When I was very young, my Uncle Steve gave me my very first unicorn.

She was small, maybe two and a half inches long, in a resting position with one foreleg curled back and the other in front, her tail swept up along the same side as her back-turned leg. She was white in color, with light brown highlights along her mane and tail, and she was rough, not smooth. It wasn’t long before her horn broke off–I don’t remember how–and I glued it back on, ineptly, a gop of glue squishing out around the break. I managed to keep her safe after that, until she was lost with all my other possessions in the apartment fire of 2005.

By then I had other unicorns. I’d taken to exploring the gift shop area of Nicholasville’s Dish Barn whenever Mom took us by, searching for them. I also found statuettes of ladies in beautiful dress and cute animals and furniture for my doll house. I bought my treasures with my allowance, or sometimes received them as birthday or Christmas gifts. My newer unicorns were all larger than the first. One was tall, reared back on its hind legs, with a smooth finish and a blue tint to its mane and tail. One wound up and played music–I also loved music boxes, though I was somewhat particular about them. I had a statue of a mother and child unicorn, both with reddish mane and tail. All my unicorns were lost in the fire, of course, but I still remember them as they were for years, lined up nearly (though packed in tight) on my dresser beneath my bookshelf in my room at my parents’ house.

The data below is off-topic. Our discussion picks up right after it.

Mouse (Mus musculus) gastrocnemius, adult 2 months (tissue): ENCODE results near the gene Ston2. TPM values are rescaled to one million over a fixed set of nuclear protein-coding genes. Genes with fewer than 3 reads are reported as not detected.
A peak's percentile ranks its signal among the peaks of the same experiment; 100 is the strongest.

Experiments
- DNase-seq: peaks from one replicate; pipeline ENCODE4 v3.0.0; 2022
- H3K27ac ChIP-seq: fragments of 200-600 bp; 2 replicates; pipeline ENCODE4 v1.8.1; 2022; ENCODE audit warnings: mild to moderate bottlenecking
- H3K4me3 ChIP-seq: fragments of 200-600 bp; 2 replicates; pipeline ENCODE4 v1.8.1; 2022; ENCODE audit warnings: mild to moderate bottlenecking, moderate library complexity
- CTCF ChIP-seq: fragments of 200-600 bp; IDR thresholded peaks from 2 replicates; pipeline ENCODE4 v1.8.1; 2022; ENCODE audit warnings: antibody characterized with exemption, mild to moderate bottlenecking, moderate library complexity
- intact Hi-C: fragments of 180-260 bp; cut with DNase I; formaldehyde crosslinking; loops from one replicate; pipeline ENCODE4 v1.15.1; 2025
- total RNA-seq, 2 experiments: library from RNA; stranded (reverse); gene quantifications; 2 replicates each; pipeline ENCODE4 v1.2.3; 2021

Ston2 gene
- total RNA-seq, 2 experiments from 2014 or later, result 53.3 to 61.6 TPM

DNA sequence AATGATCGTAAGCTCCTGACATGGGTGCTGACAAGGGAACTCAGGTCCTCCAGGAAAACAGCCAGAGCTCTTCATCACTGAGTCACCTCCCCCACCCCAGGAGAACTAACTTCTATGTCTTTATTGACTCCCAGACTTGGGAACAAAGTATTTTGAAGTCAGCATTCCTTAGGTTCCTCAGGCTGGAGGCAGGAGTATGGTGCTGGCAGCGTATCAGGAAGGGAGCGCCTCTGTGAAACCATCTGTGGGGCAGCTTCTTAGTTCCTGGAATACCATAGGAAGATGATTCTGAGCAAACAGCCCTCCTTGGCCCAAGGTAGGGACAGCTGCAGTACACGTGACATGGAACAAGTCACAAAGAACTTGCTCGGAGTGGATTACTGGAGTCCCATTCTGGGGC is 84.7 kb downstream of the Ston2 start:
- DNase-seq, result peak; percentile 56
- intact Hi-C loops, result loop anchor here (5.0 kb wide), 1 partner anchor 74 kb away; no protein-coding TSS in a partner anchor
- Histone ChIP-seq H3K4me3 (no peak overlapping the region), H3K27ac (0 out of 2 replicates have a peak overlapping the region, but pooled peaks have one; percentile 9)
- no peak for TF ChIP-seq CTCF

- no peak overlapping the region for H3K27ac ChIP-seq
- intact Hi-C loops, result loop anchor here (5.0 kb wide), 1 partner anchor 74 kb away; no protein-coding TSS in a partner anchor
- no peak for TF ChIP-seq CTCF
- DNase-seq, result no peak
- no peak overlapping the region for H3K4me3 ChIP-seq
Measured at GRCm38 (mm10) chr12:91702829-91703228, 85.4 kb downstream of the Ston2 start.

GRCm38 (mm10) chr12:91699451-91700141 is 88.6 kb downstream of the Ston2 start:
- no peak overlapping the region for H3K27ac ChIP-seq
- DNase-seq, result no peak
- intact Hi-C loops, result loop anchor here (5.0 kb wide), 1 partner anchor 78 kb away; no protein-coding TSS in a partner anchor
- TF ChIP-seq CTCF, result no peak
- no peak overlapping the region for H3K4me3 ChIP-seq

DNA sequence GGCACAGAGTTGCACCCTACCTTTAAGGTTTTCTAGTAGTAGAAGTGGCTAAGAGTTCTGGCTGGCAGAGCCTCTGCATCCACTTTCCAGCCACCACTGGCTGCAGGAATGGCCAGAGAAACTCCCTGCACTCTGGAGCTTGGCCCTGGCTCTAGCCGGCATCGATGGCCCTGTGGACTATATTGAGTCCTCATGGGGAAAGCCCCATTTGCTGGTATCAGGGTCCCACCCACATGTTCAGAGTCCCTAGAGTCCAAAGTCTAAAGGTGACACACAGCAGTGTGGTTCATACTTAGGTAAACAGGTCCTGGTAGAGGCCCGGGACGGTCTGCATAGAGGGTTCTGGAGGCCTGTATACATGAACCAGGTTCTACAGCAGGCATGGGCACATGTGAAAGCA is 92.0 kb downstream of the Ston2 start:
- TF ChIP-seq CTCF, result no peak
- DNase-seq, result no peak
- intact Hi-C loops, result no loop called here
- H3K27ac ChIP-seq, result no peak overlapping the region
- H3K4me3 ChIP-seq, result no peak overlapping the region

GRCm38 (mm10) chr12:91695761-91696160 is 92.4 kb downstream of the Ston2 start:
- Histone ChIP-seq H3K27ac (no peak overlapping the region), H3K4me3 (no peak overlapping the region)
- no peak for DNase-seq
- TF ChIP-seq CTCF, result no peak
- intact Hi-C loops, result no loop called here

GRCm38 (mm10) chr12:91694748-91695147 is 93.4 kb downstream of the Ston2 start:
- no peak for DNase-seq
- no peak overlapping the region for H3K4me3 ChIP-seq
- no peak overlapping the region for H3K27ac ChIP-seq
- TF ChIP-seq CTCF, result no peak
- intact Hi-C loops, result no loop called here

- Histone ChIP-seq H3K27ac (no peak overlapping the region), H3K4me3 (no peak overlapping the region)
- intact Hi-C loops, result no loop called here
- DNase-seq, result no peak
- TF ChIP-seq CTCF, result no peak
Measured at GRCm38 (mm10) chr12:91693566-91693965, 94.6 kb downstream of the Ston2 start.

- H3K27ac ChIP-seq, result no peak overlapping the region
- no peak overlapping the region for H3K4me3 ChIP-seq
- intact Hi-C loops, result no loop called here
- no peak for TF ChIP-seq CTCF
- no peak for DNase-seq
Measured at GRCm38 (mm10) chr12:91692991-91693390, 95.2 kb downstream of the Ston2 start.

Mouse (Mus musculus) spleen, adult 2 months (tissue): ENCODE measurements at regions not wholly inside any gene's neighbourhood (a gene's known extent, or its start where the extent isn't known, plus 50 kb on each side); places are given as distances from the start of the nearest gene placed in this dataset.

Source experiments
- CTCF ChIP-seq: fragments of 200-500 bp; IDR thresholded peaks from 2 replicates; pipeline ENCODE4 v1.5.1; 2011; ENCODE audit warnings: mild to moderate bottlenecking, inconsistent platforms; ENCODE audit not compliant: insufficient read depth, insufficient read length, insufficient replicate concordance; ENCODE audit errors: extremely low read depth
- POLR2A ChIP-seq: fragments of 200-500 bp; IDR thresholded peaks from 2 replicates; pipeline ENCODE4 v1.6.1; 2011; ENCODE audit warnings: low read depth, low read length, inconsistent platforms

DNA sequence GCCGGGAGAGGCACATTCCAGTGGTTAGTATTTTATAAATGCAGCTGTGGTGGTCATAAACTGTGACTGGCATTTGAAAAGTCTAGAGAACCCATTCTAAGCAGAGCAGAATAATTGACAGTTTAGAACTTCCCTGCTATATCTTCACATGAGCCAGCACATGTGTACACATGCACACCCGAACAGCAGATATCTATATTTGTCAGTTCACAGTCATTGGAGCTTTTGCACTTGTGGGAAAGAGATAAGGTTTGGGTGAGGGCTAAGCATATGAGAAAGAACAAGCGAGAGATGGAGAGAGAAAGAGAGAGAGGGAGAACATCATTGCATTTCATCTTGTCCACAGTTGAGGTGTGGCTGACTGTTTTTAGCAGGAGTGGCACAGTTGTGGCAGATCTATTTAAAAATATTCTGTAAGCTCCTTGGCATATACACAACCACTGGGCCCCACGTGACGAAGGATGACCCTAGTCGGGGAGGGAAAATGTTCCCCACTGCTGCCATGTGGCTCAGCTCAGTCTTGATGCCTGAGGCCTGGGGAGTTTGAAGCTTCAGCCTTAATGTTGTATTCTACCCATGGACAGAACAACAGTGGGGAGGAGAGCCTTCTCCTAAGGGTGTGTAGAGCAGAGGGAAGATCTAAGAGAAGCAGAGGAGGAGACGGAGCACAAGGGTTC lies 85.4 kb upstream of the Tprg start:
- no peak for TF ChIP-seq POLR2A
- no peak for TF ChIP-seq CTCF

I had other kinds of unicorns as well. Uncle Steve gave me unicorn stickers, in the flashy, hologram style that was popular in the 80’s. And a teacher I loved in the first grade gave me an absolute treasure: my first book about a unicorn. (It may have been Misty Morgan. I do remember that book, and the lesson it taught me about selfishness and respect for others.) We had The Last Unicorn on VHS and I loved to watch it. I was terrified by the Red Bull and I found the butterfly tiresome, but the prince was brave and good and the unicorn was heartbreakingly beautiful, even as a lady.

I loved unicorns; I loved the magic of them. I loved the idea that they might have existed, that their horns might have had special powers, that they might not really be gone, but just hiding somewhere. I wanted to meet one, to know one. I wanted my unicorns to come to life.

Sometimes it feels as if unicorns have gone out of style, that now they’re something to be mocked rather than adored. I wonder what sort of magic my niece Daphne will grow up believing in and loving? If not unicorns, then maybe dragons…those seem to be enjoying quite the resurgence in popularity. Whatever it is, I hope Daphne wishes some wonderful wishes and dreams some wonderful dreams. And I hope I can contribute to her fun, like Uncle Steve contributed to mine.